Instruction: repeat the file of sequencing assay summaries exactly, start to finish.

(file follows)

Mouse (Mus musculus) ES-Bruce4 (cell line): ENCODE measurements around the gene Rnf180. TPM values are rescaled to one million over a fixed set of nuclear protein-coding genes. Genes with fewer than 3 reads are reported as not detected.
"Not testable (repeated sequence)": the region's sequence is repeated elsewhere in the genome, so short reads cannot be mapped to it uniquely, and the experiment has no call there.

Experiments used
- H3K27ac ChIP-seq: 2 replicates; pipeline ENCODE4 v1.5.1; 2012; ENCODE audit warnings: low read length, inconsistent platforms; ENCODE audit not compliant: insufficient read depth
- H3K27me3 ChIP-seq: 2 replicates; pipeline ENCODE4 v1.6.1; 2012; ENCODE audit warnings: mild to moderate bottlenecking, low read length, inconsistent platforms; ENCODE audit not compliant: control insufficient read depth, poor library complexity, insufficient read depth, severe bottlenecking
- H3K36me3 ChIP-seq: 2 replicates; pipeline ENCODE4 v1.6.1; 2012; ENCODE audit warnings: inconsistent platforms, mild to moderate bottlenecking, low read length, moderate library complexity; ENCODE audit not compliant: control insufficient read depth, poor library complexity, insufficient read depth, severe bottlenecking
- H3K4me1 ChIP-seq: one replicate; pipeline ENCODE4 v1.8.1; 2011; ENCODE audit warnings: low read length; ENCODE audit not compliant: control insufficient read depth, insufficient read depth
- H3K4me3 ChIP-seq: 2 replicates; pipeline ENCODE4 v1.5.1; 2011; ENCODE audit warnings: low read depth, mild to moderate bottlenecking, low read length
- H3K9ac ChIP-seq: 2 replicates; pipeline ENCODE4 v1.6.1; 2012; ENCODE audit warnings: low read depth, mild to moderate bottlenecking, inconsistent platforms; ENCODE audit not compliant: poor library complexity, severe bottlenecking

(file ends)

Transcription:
Mouse (Mus musculus) ES-Bruce4 (cell line): ENCODE measurements around the gene Rnf180. TPM values are rescaled to one million over a fixed set of nuclear protein-coding genes. Genes with fewer than 3 reads are reported as not detected.
"Not testable (repeated sequence)": the region's sequence is repeated elsewhere in the genome, so short reads cannot be mapped to it uniquely, and the experiment has no call there.

Experiments used
- H3K27ac ChIP-seq: 2 replicates; pipeline ENCODE4 v1.5.1; 2012; ENCODE audit warnings: low read length, inconsistent platforms; ENCODE audit not compliant: insufficient read depth
- H3K27me3 ChIP-seq: 2 replicates; pipeline ENCODE4 v1.6.1; 2012; ENCODE audit warnings: mild to moderate bottlenecking, low read length, inconsistent platforms; ENCODE audit not compliant: control insufficient read depth, poor library complexity, insufficient read depth, severe bottlenecking
- H3K36me3 ChIP-seq: 2 replicates; pipeline ENCODE4 v1.6.1; 2012; ENCODE audit warnings: inconsistent platforms, mild to moderate bottlenecking, low read length, moderate library complexity; ENCODE audit not compliant: control insufficient read depth, poor library complexity, insufficient read depth, severe bottlenecking
- H3K4me1 ChIP-seq: one replicate; pipeline ENCODE4 v1.8.1; 2011; ENCODE audit warnings: low read length; ENCODE audit not compliant: control insufficient read depth, insufficient read depth
- H3K4me3 ChIP-seq: 2 replicates; pipeline ENCODE4 v1.5.1; 2011; ENCODE audit warnings: low read depth, mild to moderate bottlenecking, low read length
- H3K9ac ChIP-seq: 2 replicates; pipeline ENCODE4 v1.6.1; 2012; ENCODE audit warnings: low read depth, mild to moderate bottlenecking, inconsistent platforms; ENCODE audit not compliant: poor library complexity, severe bottlenecking